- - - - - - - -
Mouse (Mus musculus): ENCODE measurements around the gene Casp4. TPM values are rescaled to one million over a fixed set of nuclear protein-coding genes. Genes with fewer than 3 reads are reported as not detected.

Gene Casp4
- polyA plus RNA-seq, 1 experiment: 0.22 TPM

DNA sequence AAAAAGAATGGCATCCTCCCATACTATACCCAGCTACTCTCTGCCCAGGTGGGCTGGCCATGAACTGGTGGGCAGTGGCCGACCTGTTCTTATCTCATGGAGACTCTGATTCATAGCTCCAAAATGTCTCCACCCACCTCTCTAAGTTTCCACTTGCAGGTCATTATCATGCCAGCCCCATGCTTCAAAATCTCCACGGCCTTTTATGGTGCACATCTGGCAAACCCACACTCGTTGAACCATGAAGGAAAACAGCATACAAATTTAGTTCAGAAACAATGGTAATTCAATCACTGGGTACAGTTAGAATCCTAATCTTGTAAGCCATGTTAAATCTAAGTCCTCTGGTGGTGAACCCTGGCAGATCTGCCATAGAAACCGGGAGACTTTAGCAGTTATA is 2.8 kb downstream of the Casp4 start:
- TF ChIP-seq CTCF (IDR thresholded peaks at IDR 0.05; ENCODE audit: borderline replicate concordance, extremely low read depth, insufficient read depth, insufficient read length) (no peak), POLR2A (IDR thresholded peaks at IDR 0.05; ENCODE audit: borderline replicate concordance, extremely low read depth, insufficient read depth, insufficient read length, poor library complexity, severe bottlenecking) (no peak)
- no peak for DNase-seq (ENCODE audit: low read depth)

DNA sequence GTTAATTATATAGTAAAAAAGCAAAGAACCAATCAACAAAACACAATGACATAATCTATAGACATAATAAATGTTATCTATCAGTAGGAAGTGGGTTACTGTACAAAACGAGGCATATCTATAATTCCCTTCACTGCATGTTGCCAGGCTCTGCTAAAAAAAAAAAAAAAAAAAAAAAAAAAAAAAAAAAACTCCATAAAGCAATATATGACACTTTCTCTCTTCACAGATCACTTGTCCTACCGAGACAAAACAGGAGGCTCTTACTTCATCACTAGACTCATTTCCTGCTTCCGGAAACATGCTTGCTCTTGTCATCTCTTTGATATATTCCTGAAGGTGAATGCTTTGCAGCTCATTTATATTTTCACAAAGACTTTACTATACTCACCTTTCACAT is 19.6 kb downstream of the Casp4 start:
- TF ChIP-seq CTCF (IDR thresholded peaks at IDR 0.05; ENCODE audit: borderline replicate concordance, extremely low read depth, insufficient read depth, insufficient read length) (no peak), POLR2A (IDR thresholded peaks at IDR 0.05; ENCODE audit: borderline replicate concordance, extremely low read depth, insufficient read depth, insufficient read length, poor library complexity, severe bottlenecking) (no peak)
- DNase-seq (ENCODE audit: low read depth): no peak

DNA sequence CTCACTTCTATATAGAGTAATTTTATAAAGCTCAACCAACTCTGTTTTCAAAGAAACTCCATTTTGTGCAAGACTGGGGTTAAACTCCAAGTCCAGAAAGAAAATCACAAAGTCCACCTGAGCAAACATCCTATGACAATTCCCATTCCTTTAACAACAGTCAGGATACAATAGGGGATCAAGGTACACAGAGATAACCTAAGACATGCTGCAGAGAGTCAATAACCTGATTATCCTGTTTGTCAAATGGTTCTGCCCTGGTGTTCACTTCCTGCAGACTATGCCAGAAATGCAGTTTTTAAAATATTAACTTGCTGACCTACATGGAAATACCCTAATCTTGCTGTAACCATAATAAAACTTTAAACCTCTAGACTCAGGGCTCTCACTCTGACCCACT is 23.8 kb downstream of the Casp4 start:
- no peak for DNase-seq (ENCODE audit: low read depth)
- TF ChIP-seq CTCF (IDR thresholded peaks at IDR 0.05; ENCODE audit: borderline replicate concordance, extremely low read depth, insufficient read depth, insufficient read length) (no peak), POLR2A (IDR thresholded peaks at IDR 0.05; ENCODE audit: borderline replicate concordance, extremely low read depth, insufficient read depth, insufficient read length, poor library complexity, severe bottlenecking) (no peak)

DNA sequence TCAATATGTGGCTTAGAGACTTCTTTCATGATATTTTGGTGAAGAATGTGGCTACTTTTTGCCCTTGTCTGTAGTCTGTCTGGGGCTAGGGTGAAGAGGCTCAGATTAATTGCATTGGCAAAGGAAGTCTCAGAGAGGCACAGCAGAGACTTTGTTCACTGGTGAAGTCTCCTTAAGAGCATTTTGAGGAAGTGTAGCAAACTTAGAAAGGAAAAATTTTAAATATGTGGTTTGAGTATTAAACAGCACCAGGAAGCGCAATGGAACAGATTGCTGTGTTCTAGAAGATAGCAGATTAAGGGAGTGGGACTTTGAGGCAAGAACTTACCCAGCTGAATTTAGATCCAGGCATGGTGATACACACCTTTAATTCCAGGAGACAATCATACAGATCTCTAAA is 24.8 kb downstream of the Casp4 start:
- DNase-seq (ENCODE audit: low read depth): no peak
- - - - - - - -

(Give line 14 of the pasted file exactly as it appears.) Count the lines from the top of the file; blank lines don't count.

- DNase-seq (ENCODE audit: low read depth): no peak